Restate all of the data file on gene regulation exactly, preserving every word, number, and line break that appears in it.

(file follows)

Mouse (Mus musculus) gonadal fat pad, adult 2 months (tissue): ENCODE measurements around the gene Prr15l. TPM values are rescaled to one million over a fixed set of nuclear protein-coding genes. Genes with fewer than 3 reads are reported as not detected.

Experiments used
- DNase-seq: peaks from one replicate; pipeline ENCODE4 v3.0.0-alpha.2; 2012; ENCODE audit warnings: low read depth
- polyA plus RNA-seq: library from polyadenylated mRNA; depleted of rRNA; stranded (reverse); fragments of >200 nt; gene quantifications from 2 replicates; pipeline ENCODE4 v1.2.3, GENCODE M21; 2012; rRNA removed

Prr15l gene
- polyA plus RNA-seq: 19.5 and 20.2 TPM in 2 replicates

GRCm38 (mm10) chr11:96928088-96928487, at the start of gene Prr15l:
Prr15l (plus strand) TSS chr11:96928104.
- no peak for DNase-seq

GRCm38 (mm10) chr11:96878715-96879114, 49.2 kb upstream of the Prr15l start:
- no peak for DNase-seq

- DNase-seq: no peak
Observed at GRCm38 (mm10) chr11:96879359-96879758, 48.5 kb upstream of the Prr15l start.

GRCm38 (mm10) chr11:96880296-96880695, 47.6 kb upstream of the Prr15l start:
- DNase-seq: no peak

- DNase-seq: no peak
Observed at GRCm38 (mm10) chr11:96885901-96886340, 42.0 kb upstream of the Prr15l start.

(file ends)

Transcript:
Mouse (Mus musculus) gonadal fat pad, adult 2 months (tissue): ENCODE measurements around the gene Prr15l. TPM values are rescaled to one million over a fixed set of nuclear protein-coding genes. Genes with fewer than 3 reads are reported as not detected.

Experiments used
- DNase-seq: peaks from one replicate; pipeline ENCODE4 v3.0.0-alpha.2; 2012; ENCODE audit warnings: low read depth
- polyA plus RNA-seq: library from polyadenylated mRNA; depleted of rRNA; stranded (reverse); fragments of >200 nt; gene quantifications from 2 replicates; pipeline ENCODE4 v1.2.3, GENCODE M21; 2012; rRNA removed

Prr15l gene
- polyA plus RNA-seq: 19.5 and 20.2 TPM in 2 replicates

GRCm38 (mm10) chr11:96928088-96928487, at the start of gene Prr15l:
Prr15l (plus strand) TSS chr11:96928104.
- no peak for DNase-seq

GRCm38 (mm10) chr11:96878715-96879114, 49.2 kb upstream of the Prr15l start:
- no peak for DNase-seq

- DNase-seq: no peak
Observed at GRCm38 (mm10) chr11:96879359-96879758, 48.5 kb upstream of the Prr15l start.

GRCm38 (mm10) chr11:96880296-96880695, 47.6 kb upstream of the Prr15l start:
- DNase-seq: no peak

- DNase-seq: no peak
Observed at GRCm38 (mm10) chr11:96885901-96886340, 42.0 kb upstream of the Prr15l start.